The only real question is why it took them so long. Last week the federal government revealed it will begin regularly screening social media profiles as part of its process for issuing security clearances to individuals.
The new rules governing social media screening were issued by the Office of the Director of National Intelligence, which has broad oversight over security clearances across the federal government, following a directive from congress issued as part of a broader spending bill last year. Altogether there are 22 different federal agencies which issue security clearances and checks, including some which handle clearances for other agencies.
Like other forms of security review, social media screening will seek to uncover any evidence that an applicant could represent a security risk, including finances, educational background, foreign travel and acquaintances, health information and ideological leanings. In the case of social media that could extend to online friends and interest groups, statements made on social media profiles and past employment information.
Typically, screening not only looks for signs of existing criminal involvement, but anything that could leave the subject open to blackmail as well.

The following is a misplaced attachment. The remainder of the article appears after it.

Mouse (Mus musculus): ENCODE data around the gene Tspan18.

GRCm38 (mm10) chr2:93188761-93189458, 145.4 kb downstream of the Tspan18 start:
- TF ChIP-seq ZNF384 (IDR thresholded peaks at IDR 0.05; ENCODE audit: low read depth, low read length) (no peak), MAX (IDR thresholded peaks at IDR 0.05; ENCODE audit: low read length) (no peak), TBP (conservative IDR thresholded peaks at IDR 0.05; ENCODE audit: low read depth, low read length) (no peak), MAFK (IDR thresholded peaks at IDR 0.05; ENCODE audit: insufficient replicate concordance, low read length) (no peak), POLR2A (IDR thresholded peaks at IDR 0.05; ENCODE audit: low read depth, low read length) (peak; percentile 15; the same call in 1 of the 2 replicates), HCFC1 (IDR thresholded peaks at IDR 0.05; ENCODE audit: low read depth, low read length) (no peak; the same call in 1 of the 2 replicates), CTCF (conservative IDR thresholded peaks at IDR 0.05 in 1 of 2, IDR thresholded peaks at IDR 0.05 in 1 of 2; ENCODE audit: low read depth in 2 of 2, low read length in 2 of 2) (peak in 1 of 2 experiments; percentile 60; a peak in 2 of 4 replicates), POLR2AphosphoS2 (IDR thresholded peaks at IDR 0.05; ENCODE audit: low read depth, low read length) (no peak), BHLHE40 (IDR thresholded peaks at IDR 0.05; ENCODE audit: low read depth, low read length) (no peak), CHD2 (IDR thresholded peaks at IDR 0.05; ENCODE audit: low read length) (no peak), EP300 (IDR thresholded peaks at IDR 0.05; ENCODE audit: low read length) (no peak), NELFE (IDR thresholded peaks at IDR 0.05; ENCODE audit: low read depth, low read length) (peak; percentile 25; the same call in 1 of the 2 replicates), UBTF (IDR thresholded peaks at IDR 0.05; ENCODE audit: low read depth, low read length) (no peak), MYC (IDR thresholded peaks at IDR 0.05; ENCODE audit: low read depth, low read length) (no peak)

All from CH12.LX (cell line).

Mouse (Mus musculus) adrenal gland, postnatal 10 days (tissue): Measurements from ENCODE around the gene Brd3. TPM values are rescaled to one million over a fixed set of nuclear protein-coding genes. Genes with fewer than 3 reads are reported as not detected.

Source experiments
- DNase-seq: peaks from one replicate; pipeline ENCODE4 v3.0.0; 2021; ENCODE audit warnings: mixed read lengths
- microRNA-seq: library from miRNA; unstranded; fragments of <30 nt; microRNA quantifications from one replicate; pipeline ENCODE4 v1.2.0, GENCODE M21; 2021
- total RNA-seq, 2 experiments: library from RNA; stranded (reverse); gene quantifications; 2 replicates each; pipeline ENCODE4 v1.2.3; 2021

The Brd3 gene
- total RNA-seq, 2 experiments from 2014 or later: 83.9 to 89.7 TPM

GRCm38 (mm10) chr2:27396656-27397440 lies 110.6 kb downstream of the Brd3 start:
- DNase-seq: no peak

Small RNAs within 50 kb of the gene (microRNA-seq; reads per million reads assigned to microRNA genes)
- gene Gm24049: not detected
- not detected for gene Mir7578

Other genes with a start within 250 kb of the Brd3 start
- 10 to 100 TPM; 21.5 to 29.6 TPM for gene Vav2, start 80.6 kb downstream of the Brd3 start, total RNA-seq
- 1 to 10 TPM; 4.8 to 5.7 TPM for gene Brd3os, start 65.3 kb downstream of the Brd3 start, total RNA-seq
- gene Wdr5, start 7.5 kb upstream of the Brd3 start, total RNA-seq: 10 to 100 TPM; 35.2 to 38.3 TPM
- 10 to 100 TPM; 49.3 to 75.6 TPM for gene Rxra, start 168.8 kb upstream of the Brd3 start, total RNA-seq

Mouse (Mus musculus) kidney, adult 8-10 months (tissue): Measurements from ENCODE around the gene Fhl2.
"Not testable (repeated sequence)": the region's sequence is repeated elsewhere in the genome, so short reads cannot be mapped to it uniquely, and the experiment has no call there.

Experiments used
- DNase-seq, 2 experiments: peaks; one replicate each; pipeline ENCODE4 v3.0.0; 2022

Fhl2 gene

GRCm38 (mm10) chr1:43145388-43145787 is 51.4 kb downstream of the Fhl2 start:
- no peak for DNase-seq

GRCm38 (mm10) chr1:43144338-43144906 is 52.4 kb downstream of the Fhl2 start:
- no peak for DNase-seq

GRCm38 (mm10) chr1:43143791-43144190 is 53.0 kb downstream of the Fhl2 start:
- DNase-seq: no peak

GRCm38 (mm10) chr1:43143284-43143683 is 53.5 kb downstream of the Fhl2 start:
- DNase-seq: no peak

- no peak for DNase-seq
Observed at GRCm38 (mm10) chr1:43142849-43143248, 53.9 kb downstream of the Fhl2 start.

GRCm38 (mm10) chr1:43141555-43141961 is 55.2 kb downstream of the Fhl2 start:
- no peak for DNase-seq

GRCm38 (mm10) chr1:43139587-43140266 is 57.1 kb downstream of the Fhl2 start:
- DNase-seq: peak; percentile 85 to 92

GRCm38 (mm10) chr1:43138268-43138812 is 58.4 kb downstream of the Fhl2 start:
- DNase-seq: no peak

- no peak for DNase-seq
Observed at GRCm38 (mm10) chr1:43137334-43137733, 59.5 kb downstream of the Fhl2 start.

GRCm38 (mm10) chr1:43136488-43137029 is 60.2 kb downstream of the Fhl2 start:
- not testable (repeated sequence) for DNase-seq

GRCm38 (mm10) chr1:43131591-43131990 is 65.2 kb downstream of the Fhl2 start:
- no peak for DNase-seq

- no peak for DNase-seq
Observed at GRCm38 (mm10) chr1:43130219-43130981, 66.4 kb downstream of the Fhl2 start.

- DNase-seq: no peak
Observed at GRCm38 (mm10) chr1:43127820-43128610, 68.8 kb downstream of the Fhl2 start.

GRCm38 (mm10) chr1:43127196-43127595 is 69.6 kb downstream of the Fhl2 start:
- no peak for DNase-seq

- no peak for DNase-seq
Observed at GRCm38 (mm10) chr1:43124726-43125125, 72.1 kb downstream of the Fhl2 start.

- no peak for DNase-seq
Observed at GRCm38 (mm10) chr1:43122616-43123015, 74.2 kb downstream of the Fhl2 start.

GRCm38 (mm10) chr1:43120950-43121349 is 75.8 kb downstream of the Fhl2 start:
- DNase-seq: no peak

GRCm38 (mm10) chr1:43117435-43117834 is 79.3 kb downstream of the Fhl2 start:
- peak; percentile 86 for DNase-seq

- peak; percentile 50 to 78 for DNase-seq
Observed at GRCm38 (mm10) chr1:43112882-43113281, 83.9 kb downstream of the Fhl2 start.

ODNA will not ask screening subjects to provide their password or pseudonyms used on social media, meaning the screening will be limited to their publicly accessible social media presence. However, that also means that investigators will probably scrutinize subjects’ friends, family members and other social media acquaintances from their publicly accessible profiles.
Security clearances are just one area where the federal government is under pressure to bolster security through social media screening. Over the winter Congress passed a law ordering the executive branch to present a counter-terror strategy coordinating the efforts of the Department of Homeland Security, State Department, and FBI, among other agencies, including combating radicalization and recruitment of terrorists via social media. Lawmakers also urged the White House to implement screening of social media profiles as a regular part of vetting visa applicants.